Obviously, the engineer in charge of power in the Netherlands never got a free clock from the Hammond company. While the 80s clock radio only shows minutes, it has remained accurate for month within the a few seconds. I cannot say the same thing for my PC without regular NTP corrections. Yes, I understand frequency can change throughout the day, but they seem to take special care to keep the total number of cycles consistent. BTW, I have a kill-a-watt and the voltage peak-to-peak changes quite a bit compared to the frequency. I can set it up and watch the power brown out in the early afternoon during the hot and humid summer when everyone wants their AC to be on full.

    • Bob says:

      @Standard Mischief: the clock chip has a feature that allows you to reset the time to 12:00:00, so I do that at midnight. It’s the easiest way to reset the seconds. Obviously, 2 AM wouldn’t do the trick.

      • Standard Mischief says:

        @Bob

        As I said elsewhere, the AC line frequency in my area is so tight, and my clock-radio variance tolerance is so loose that there’s really no need to correct it for time drift.

        When I really need automatic clock adjustment is two instances, 1) power restored after outage, and 2) $#!++y a$$ daylight saving time. Any computerized solution to setting and resetting and resetting clocks for me needs to handle these two instances.

        If anyone needs an example of inefficiency in government, I present WWVB. While it would be dirt cheap and super simple, you just can’t reliably get WWVB on the east coast (Major USA population area) on anything smaller than a breadbox. Double frustrating as WWVB originally use to transmit from just outside of DC back in the tube era.

        They’ve got a new promising format for WWVB, so maybe things will finally work well enough that I’ll never have to set another clock in my life ever again. Now if they could only get me my flying car.

        GPS still has some issues indoors, but it works most of the time and prices are falling fast.

        Microcontrollers are cheap and easy to program nowadays. I can’t really understand why if it can be programmed to reset the time after a power outage, it can’t be programmed to look for the DST flag from WWVB or GPS, wait until 2 AM, and then press three buttons, and then hold down the fast forward to correctly gain or lose and hour.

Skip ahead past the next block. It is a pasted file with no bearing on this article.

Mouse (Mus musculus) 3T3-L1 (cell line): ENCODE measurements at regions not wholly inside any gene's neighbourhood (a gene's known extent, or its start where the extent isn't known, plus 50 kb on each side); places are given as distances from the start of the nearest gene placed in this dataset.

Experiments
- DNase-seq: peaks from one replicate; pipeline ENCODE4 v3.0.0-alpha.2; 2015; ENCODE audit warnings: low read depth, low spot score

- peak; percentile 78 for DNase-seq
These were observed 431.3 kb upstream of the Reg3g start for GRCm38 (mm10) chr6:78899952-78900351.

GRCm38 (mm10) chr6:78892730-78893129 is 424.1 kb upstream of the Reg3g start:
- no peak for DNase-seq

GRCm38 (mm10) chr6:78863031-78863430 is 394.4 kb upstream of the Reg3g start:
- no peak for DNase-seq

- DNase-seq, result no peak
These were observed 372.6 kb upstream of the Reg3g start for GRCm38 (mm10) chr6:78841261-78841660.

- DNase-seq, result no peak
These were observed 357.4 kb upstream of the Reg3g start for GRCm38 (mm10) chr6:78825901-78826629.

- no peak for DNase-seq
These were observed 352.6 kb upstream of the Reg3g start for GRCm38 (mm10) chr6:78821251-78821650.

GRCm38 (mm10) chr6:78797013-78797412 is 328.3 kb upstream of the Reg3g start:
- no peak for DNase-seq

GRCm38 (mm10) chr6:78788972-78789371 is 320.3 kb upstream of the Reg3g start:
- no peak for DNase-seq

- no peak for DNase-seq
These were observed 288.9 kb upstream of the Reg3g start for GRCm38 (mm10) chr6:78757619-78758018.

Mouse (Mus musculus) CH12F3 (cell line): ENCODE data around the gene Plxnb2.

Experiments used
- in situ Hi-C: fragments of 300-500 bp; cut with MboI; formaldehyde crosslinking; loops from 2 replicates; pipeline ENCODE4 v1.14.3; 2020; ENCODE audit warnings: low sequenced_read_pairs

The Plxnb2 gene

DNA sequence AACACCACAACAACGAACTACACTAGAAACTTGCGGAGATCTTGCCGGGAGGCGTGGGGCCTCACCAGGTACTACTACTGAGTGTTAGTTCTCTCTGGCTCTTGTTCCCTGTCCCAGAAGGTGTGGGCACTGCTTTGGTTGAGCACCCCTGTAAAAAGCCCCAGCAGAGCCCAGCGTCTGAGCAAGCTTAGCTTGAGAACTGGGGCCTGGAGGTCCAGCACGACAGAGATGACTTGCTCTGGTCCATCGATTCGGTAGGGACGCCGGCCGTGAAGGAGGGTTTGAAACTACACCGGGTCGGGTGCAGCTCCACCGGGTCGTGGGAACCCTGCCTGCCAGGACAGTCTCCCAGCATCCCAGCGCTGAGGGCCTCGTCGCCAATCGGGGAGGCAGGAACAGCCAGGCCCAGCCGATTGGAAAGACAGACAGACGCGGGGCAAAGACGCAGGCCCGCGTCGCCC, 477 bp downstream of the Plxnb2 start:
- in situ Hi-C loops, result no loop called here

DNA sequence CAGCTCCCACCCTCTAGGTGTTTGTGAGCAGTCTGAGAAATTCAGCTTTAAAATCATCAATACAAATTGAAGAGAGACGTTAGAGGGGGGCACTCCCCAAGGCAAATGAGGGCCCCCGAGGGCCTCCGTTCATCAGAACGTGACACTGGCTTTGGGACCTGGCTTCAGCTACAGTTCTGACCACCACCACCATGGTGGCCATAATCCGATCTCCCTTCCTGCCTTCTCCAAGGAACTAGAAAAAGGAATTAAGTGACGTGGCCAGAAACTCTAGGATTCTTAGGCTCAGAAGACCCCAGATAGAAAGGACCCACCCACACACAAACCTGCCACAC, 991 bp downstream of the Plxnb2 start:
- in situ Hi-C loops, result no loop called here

Something else funny. My Palm from 2004 was smart enough to advance and retard the clock on the proper hour and day for DST, but my TomTom from 2009 wasn’t smart enough to do likewise, despite the fact that it listens to orbiting atomic clocks and therefore knows what time it is and which timezone I’m currently in.

        • Bob says:

          Standard Mischief, if I set the clock at 2 AM, I need to “push” the three buttons, then fast forward. At that hour, probably no one’s watching, but if they are it’ll look weird. In contrast, if I reset at midnight, I push the buttons and I’m done. And no one will notice a thing. I don’t see any benefit to doing a more complicated operation at 2 AM.

          GPS doesn’t have a DST flag. It’s unfortunate but understandable given that GPS is global, not U.S.-only. I thought about programming in the DST rules, but they can change on Congress’ whim. At least setting DST is a lot easier now.

          My main motivation for resetting at midnight was not drift in the AC mains. Instead, it was the unpredictability of the seconds when the clock first gets power. Resetting every day instead of only at power-on took less code while ensuring that drift in the mains never became a problem.

          I agree with you about WWVB. I tried using it initially and gave up (I’m on the east coast).

  5. MIke Duncan says:

    Since many have a Heathkit GC-1005 that uses a Mostek MK5017AA or MK5017AN that are unavailable, how can these clocks be modified with a PIC to make the clock operable again? thanks.

    • Bob says:

      First step would be getting the complete datasheet for the MK5017. I was only able to find the first two pages at http://www.decodesystems.com/mk5017.html. The pinout would be incompatible with any microcontroller, so you would need a board that holds the PIC and any additional circuits it needs, and that plugs into the MK5017’s socket. It’s certainly do-able, but I doubt anyone has done it yet.

      Are you sure the MK5017 is the part that failed? It’s not unheard of for an IC to fail, but I would suspect other components first.

Leave a Reply

Fill in your details below or click an icon to log in:

WordPress.com Logo

You are commenting using your WordPress.com account. Log Out / Change )

Twitter picture

You are commenting using your Twitter account. Log Out / Change )

Facebook photo

You are commenting using your Facebook account. Log Out / Change )

Google+ photo

You are commenting using your Google+ account. Log Out / Change )

Connecting to %s

Follow

Get every new post delivered to your Inbox.

Join 96,353 other followers